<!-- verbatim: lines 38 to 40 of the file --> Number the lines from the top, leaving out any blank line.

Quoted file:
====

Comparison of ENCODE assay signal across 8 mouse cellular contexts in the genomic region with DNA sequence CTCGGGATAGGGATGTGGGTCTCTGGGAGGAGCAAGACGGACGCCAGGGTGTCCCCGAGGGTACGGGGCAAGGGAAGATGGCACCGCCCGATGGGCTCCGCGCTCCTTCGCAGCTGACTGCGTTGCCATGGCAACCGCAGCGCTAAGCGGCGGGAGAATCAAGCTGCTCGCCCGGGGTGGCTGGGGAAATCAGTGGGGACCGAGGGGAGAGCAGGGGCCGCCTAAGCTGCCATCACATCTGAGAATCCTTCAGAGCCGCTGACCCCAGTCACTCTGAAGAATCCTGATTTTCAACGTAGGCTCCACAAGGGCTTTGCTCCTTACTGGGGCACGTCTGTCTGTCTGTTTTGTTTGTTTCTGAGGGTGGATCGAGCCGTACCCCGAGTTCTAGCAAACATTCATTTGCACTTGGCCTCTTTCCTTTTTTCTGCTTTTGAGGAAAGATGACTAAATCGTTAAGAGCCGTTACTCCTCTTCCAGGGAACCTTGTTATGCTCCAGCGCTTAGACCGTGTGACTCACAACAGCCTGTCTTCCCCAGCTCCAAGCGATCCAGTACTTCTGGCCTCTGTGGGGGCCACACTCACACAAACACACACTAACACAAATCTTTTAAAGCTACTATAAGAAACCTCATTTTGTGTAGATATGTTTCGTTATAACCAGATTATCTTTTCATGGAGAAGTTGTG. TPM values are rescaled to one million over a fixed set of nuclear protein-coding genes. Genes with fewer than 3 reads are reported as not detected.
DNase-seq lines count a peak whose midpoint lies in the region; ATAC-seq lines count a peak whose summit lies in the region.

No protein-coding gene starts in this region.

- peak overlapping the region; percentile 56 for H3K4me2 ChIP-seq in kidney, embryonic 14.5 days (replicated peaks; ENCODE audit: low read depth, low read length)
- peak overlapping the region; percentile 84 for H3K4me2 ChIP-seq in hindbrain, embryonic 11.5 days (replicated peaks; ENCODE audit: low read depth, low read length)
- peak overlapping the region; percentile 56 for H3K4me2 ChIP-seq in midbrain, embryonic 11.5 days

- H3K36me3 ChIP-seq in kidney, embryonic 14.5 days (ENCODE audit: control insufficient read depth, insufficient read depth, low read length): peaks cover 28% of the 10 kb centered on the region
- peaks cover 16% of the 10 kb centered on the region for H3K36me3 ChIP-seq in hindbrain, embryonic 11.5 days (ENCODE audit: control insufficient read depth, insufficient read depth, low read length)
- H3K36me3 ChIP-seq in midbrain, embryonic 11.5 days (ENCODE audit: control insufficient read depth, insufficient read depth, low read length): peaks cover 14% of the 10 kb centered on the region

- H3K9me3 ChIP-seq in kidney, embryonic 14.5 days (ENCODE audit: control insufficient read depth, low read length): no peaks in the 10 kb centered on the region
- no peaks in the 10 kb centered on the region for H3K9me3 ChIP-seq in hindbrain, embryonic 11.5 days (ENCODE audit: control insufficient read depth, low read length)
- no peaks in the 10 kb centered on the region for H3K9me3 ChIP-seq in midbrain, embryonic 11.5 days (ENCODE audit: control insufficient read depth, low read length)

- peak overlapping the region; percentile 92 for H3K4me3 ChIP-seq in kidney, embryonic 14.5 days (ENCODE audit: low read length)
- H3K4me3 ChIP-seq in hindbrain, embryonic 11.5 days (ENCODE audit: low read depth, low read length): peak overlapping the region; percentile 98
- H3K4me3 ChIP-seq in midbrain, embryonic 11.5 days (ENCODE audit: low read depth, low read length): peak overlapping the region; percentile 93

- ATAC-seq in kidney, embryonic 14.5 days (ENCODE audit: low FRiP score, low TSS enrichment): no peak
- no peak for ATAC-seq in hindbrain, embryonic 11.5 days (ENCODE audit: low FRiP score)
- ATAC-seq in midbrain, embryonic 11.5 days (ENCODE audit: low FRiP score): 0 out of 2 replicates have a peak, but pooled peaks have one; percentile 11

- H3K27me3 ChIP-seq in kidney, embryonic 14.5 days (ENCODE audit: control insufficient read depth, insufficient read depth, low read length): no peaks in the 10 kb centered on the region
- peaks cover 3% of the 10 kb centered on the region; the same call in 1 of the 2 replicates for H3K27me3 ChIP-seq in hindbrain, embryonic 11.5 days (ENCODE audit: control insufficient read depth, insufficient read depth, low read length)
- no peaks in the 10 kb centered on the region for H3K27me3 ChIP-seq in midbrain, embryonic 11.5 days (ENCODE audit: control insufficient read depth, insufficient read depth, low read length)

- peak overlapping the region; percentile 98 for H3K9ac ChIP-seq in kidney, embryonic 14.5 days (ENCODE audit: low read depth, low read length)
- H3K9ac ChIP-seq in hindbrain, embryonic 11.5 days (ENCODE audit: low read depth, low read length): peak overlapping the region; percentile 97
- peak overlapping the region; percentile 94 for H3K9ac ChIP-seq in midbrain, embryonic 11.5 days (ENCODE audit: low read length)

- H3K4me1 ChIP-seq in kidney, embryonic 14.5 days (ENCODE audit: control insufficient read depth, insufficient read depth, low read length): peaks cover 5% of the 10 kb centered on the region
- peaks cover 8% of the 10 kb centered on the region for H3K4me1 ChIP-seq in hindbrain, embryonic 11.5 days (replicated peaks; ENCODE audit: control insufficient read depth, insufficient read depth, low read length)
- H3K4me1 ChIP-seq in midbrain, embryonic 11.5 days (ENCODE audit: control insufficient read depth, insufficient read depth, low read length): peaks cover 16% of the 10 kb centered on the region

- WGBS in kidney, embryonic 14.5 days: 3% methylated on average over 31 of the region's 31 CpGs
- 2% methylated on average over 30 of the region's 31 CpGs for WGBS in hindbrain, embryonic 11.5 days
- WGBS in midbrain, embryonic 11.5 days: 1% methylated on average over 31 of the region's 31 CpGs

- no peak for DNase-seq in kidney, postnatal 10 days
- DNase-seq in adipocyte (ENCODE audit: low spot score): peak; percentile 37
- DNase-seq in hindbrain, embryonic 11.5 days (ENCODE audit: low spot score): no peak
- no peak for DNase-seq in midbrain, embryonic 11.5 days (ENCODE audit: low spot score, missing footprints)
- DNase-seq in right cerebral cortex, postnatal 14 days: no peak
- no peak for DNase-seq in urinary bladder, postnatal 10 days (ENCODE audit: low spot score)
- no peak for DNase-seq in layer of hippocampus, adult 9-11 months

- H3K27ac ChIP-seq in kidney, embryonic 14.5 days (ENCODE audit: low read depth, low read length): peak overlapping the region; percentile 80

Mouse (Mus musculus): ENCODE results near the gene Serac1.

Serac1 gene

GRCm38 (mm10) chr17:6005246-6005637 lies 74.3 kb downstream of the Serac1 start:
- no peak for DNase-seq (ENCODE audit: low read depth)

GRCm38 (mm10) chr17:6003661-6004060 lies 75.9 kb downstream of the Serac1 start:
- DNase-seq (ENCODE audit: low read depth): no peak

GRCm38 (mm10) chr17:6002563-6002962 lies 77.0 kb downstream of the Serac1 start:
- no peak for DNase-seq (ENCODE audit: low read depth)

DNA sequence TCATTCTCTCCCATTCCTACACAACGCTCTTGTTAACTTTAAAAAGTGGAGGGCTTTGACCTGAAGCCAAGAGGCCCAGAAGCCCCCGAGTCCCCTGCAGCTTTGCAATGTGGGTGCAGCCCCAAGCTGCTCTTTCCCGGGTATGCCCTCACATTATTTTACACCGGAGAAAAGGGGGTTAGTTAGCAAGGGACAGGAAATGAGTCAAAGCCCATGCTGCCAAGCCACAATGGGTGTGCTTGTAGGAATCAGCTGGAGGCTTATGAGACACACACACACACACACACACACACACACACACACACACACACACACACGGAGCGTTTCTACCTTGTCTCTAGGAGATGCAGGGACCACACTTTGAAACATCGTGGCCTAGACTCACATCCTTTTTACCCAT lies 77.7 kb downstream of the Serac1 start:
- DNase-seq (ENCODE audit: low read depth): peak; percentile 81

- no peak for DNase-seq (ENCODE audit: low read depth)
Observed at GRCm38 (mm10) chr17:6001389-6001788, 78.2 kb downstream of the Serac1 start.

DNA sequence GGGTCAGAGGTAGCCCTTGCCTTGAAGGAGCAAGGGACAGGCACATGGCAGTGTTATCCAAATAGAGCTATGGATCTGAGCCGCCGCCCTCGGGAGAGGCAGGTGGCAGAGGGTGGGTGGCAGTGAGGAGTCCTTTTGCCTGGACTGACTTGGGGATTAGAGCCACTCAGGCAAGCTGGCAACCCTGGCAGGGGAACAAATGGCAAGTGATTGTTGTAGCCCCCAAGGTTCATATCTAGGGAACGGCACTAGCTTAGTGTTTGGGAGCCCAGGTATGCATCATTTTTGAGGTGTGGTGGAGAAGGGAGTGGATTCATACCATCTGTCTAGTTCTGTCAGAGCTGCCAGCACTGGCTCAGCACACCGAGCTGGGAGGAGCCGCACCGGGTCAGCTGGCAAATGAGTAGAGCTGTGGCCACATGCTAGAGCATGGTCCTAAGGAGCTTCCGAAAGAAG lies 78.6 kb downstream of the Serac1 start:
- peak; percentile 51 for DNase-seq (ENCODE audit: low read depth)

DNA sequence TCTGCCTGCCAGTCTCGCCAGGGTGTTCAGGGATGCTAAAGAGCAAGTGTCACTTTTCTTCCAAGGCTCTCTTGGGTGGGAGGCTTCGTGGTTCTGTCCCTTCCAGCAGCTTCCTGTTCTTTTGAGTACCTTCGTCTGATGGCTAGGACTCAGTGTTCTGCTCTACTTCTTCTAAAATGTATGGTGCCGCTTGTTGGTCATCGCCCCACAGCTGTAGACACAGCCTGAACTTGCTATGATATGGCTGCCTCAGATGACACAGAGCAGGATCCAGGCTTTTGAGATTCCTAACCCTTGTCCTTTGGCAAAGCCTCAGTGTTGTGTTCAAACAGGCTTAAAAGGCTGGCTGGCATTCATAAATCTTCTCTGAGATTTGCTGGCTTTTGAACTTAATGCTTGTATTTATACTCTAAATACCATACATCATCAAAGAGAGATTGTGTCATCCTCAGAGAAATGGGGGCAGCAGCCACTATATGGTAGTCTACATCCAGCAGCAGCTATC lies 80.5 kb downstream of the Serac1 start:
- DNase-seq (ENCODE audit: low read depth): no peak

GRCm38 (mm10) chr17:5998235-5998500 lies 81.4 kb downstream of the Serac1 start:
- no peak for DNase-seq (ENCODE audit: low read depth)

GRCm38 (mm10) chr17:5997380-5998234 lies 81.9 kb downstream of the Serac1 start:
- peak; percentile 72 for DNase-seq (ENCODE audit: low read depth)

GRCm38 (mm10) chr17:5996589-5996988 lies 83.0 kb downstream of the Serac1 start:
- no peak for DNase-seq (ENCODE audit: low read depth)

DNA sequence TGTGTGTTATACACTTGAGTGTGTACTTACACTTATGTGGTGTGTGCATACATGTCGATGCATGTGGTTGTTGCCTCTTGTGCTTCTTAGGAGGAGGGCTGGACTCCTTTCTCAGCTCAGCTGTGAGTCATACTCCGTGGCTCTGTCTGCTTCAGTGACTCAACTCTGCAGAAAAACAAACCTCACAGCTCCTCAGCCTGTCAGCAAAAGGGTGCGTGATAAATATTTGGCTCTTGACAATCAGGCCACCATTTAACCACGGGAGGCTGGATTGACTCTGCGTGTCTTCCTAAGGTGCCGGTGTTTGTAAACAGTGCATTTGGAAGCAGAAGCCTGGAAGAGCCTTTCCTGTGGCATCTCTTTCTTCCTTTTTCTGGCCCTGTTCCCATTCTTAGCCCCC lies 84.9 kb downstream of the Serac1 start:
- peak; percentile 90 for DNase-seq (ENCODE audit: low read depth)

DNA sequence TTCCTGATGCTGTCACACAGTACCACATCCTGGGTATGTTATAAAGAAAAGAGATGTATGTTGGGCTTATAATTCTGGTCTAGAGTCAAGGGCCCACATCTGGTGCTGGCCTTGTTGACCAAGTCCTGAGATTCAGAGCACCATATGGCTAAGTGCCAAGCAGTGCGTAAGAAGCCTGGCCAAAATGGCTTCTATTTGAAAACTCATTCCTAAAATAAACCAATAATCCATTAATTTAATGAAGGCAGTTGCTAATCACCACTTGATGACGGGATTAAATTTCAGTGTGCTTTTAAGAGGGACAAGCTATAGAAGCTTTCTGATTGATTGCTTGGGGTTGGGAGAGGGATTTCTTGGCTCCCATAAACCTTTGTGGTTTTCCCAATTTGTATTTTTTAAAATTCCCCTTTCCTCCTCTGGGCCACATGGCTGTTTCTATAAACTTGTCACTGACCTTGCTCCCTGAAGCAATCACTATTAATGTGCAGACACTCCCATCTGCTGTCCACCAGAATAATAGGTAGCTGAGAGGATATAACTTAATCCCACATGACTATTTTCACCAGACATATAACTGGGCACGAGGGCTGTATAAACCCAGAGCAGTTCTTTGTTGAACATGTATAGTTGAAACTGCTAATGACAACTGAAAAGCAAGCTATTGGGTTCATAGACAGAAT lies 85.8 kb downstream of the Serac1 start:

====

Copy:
- H3K27ac ChIP-seq in kidney, embryonic 14.5 days (ENCODE audit: low read depth, low read length): peak overlapping the region; percentile 80

Mouse (Mus musculus): ENCODE results near the gene Serac1.

Serac1 gene